- Wealth PMS (50L+)
Portfolios have bled. For those relatively new to investing – and everyone is, really, at some level – this will seem like a nightmare. Stocks fall. And don’t come back up!
Yes bank falls 30%. Then you find out one of India’s largest Infrastructure Financing stories, IL&FS, is bankrupt and horribly managed. And that causes it to default to mutual funds. Some of who have it in their short term funds. Which then sees those funds’ investors, who have been thinking short-term, to withdraw more money. That results in the funds selling other things, and yields in that market rise. Money becomes expensive, and funds don’t want to buy debt from NBFCs.
The liquidity situation leads into another problem – the currency. The rupee has been falling, past 70, past 71 and heads to 73. Foreign investors keep selling, domestic funds are buying. There’s some panic selling by operators in the market.
What to do? This hasn’t happened, in any meaningful way, for nearly two years. The last time, stocks fell during demonetization (Nov 2016) and then very quickly recovered. Before that, it was 2015 to 2016, when something or the other happened. Then in 2013 the dollar rose and there was a taper tantrum. Then 2011-12 when there was high inflation. Then the big kahuna in 2008. Then 2006.
Okay we get a lot of these things.
A helluva lot. Very often. And we still get surprised.
To give you an idea – this correction in the smallcaps has lasted 38 weeks or so and is about the same as the big 2011-12 correction (40% fall). Ignoring 2008, this is about how big a correction has been for small caps. (Click for larger image)
It doesn’t quite seem like that. There’s panic in the markets, but there’s a solid economy behind it even now. (The Indian economy was solid in 2008 as well, but the worldwide panic just steamrolled us. This time, that worldwide panic isn’t quite there)
Here’s what the RBI said today, in it’s statement:
6. On the domestic front, real gross domestic product (GDP) growth surged to a nine quarter high of 8.2 per cent in Q1:2018-19, extending the sequential acceleration to four successive quarters. Of the constituents, gross fixed capital formation (GFCF) expanded by double digits for the second consecutive quarter, driven by the government’s focus on the road sector and affordable housing. Growth in private final consumption expenditure (PFCE) accelerated to 8.6 per cent, reflecting rising rural and urban spending, supported by retail credit growth. However, government final consumption expenditure (GFCE) decelerated, largely due to a high base. The growth of exports of goods and services jumped to 12.7 per cent, powered by non-oil exports on the back of strong global demand. In spite of import growth continuing to surge, high exports growth helped reduce the drag from net exports on aggregate demand.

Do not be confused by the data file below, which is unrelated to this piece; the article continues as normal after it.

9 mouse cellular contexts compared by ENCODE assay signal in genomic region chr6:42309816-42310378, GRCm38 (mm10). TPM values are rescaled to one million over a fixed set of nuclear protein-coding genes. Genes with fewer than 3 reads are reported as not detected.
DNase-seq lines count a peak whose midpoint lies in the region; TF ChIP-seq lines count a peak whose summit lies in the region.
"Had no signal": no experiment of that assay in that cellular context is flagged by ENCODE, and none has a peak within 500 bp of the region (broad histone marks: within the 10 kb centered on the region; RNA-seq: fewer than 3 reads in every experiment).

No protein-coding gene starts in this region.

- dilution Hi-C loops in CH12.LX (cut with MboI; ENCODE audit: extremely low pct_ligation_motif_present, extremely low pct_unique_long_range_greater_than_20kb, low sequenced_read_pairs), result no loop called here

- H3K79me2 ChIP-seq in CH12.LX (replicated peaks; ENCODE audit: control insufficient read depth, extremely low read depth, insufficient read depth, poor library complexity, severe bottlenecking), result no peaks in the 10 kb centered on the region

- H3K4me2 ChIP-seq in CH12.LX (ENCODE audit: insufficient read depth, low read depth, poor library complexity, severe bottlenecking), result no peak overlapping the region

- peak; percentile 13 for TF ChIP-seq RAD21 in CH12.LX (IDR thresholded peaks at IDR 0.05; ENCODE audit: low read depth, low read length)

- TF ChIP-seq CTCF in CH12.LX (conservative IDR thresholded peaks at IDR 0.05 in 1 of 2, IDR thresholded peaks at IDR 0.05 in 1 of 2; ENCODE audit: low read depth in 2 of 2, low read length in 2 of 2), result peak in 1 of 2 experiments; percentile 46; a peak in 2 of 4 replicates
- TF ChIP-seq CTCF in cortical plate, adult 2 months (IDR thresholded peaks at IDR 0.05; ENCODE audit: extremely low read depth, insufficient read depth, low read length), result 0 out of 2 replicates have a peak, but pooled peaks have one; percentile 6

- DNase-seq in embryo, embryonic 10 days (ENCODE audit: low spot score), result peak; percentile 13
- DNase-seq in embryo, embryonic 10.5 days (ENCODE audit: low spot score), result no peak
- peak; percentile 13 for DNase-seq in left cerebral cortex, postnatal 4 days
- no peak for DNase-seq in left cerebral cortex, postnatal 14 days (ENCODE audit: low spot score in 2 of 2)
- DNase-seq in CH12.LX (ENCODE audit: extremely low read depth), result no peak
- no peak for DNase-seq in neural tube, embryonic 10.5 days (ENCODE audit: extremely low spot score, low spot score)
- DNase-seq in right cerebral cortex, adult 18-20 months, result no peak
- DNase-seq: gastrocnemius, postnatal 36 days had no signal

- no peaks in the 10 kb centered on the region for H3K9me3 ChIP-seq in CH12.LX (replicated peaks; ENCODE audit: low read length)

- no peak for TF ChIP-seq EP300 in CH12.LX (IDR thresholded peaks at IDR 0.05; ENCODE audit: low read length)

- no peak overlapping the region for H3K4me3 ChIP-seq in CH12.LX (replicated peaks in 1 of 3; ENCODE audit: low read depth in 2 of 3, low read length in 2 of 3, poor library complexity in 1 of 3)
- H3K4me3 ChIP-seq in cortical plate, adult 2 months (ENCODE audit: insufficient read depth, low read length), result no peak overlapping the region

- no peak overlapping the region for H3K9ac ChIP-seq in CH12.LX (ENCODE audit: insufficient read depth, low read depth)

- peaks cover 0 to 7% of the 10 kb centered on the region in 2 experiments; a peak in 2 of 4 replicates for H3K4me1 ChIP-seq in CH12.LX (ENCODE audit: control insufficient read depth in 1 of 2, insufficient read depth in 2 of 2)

7. On the supply side, growth of gross value added (GVA) at basic prices accelerated in Q1, underpinned by double-digit expansion in manufacturing activity which was robust and generalised across firm sizes. Agricultural growth also picked up, supported by robust growth in production of rice, pulses and coarse cereals alongside a sustained expansion in livestock products, forestry and fisheries. In contrast, services sector growth moderated somewhat, largely on account of a high base. Construction activity, however, maintained strong pace for the second consecutive quarter.
8. The fourth advance estimates of agricultural production for 2017-18 released in August placed foodgrains production at a high of 284.8 million tonnes, 1.9 per cent higher than the third advance estimates (released in May 2018) and 3.5 per cent higher than the final estimates for the previous year. The progress of the south-west monsoon has been marked by uneven spatial and temporal distribution, with an overall deficit of 9 per cent in precipitation. However, the first advance estimates of production of major kharif crops for 2018-19 have placed foodgrains production at 141.6 million tonnes, 0.6 per cent higher than last year’s level. The live storage in major reservoirs (as on September 27) rose to 76 per cent of the full capacity, which was 17 per cent higher than last year and 5 per cent higher than the average of the last 10 years. This bodes well for the rabi sowing season.
So we have growing GDP. Growing manufacturing segment. Agri is ok. Construction is good.
There’s more – they say Industrial growth is good, even in Non durables (which is discretionary).
And then, inflation is low. At just about 4%. Even the RBI doesn’t expect it to be very high – though the dollar can be a pain in the neck for inflation later.
If everything’s hunky dory with the economy, then why did the market fall?
Markets rise and fall all the time. And it’s easy for me for say, but I can tell you it’s as gutwrenching for me to watch a portfolio suffer, just as it is for you. But we all will learn from people who have suffered through a number of falling markets, or learn in the school of hard knocks. This is a mid-term exam in that school, at best.
If you were around in 2008, you saw the most horrible part of markets. And in that, you saw how people would tell you, all the time, that it was going to get a lot worse.
And then, there was this one guy. He told me about some “fundamental” people in his firm. They were buying. From September 2008 all the way to December 2008 – this, btw, was a near 50% fall – they bought stocks.
I asked him: How can they buy in this market? Why won’t they just wait for a lower price?
He told me what they told him. “The market will not be like this in 5 years. Even if a few of my stocks work out, they’ll do well enough to make up for the rest”. And they bought in size.
I couldn’t imagine it. The market revisited the lows in March 2009. Imagine, buying and watching your stocks go down another 50% and yet, continuing to buy. And then watching them rise a little and fall again. And still, holding on – a year later, in 2010, I realized something – literally everything was up more than 2x from the bottom.